- Garden of Connections
- Garden of Peace

Photo of Shane Zhao

Love the new Gardening Connection title! Bettina, it's so great to hear you're meeting up with palliative care nurses at Morgan's hospital. Have you already met with them? Joanna Spoth We'd love to hear more about it and some of the feedback you received:)

Photo of Bettina Fliegel

Shane andJoanna Spoth  - I am meeting nurses in the Hospice Unit at Mt. Sinai tomorrow.  (Lee Kim set up a meeting for all the NYC MeetUp Ideas.)  Looking forward to meetingMorgan Meinel and her colleagues at that time!   Will post after we meet. :)

Photo of Bettina Fliegel

Thanks Pearl and Shane on the feedback re: the iterated Title!

Photo of Anne-Laure Fayard

Hi, I love the new title too!

Shane Zhao Joanna Spoth one of our NYC OpenIDEO members Lee-Jung Kim  has been an amazing and passionate lead on this challenge. And Morgan Meinel has been a great support during the ideation, prototyping and now refinement phase. Bettina Fliegel we worked with Lee to create a feedback form to help participants tomorrow to give feedback in the short amount of time. I'm happy to help in editing it a bit for your idea. 

Photo of Anne-Laure Fayard

Hi, I love the new title too!

Shane Zhao Joanna Spoth one of our NYC OpenIDEO members Lee-Jung Kim  has been an amazing and passionate lead on this challenge. And Morgan Meinel has been a great support during the ideation, prototyping and now refinement phase. Bettina Fliegel we worked with Lee to create a feedback form to help participants tomorrow to give feedback in the short amount of time. I'm happy to help in editing it a bit for your idea. 

Photo of Bettina Fliegel

Thank you!  That would be terrific.  I was going to write something to give them myself.  What are you thinking?  Can you email me the form that you have so I can see it?  I am going to present them  a very simple visual map.  I was then going to ask them using a feedback form  - "Is this a program you would refer patients to?  If yes why and if no, why not?"  I thought that might get at the heart of whether they find the Idea was appropriate for patients in early palliative care programs, and whether they felt patients desire and would benefit from something like this.   I was toying with adding  Question 2 - "If you were working as a nurse in a home hospice program would you volunteer for a Garden Connections program and if yes, why?" to get further info on what excites them about it?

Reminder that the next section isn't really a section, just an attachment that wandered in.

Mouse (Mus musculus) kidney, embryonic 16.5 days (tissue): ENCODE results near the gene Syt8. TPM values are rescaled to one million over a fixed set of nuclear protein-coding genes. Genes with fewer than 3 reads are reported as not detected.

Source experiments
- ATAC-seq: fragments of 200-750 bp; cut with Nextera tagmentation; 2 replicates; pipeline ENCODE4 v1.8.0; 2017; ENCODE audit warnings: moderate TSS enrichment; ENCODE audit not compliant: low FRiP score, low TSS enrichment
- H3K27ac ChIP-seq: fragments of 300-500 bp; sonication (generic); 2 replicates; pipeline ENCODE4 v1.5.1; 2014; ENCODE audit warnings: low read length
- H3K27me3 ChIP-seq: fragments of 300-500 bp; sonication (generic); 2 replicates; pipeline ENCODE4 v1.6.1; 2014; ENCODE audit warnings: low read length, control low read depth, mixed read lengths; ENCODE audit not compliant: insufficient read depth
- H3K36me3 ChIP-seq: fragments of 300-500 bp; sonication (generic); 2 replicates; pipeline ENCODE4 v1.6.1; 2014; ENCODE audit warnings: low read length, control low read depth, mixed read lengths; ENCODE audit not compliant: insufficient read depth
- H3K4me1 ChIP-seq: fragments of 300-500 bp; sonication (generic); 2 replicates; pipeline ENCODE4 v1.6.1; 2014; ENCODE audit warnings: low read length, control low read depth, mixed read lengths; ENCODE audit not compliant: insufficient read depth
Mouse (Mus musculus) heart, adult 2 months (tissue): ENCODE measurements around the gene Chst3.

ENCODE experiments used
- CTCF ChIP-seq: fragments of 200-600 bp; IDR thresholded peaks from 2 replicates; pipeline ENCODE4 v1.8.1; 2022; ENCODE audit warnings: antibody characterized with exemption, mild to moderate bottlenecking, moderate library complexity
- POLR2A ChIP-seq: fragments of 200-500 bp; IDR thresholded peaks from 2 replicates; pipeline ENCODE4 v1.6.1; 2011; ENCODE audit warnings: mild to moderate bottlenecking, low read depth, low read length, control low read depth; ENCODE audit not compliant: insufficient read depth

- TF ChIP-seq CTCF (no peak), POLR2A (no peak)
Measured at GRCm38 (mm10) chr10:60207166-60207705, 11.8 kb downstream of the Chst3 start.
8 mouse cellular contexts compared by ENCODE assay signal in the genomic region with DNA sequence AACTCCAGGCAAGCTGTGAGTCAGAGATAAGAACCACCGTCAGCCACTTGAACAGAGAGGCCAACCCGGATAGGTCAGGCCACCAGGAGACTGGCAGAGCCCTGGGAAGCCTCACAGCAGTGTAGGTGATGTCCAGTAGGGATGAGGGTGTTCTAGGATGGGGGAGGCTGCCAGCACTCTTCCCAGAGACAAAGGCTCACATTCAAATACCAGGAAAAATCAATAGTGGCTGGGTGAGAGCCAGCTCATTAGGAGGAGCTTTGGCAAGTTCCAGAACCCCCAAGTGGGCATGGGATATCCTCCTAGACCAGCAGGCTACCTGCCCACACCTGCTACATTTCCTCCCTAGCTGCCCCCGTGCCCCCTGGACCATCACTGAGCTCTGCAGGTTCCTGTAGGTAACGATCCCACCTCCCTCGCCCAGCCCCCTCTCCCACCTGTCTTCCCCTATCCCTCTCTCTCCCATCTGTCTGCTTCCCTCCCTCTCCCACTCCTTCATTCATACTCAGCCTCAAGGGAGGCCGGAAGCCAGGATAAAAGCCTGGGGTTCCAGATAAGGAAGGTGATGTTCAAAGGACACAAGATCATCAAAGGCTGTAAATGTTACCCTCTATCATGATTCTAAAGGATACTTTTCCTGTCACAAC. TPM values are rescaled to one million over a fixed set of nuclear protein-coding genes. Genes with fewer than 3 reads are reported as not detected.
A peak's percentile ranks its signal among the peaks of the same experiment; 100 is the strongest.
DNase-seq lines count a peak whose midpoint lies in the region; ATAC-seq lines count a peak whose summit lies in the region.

What were you thinking?  What do you think about the 2 questions here?

The way I see the idea is that the Users are:
Garden staff and/or Garden Volunteers
Hospice Staff/Nurses/Volunteers as Referral Persons
 Hospice Volunteers - taking on a role as liaison between the garden and the patient for those doing at home gardening.
Caregivers -  as active participants, and also as liaisons between the garden and the patient who is doing at home gardening.  

Liaisons would do the following:  
For patients going to work in a garden they would -  Take patients to the garden and  help schedule them into work slot appointments.  

For patients doing "At Home Gardening", growing seedlings - Liaisons might, if needed,  set up an iPad or computer so that a garden volunteer or staff person can Skype with the patient.  During these Skype sessions they would give instructions on how to grow the seedlings,  check in to see how it is going,  follow up with further planning etc.  These virtual meetings would be weekly.  Contact could be more frequent if questions arise.

Home Visits - It would be great to have someone make home visits to those that are doing "at home gardening."  I wonder whether a new volunteer position could be developed - a Hospice/Garden volunteer who could take a leading role in the entire Idea.  (I will ask the nurses what they think about this as well.)

(I am meeting Lee at 5:15 before we meet the nurse group.  Any feedback you have would be great.)

Photo of Anne-Laure Fayard

Hi Bettina, I can send you the questions we developed with Lee. But I think the 2 questions you have are great as they addressed both 1) will the idea have a positive impact on patients; 2) will they volunteer to support such a program. I guess the last question might be (if they reply positively to 1) is how would see this piloted in your hospital?  Or What would be a way to test this idea in your hospital? 
What might also come out is stories of similar programs that could be great sources of inspiration.

I love the option of home visit and skype calls for At home gardening. 



Photo of Anne-Laure Fayard

Bettina Fliegel I also think that the idea of a simple visual map is a great way to present your idea and get feedback from them. Be ready to edit or create a new map "live" based on the feedback.
Looking forward to hearing how this evening session goes.

Photo of Bettina Fliegel

Thanks for the feedback and the suggestion to be ready to iterate with map in hand.  I will cut up some copies of the one I make so they can push pieces around.  How does that sound?

Photo of Anne-Laure Fayard

I love the idea of cutting pieces and supporting interactive feedback.
You can also have pens and different copies and invite people to draw / write  / annotate.

Looking forward to hearing how it goes (I wish I could be there!)


Photo of Bettina Fliegel

Will do.  Thanks!!

Photo of Shane Zhao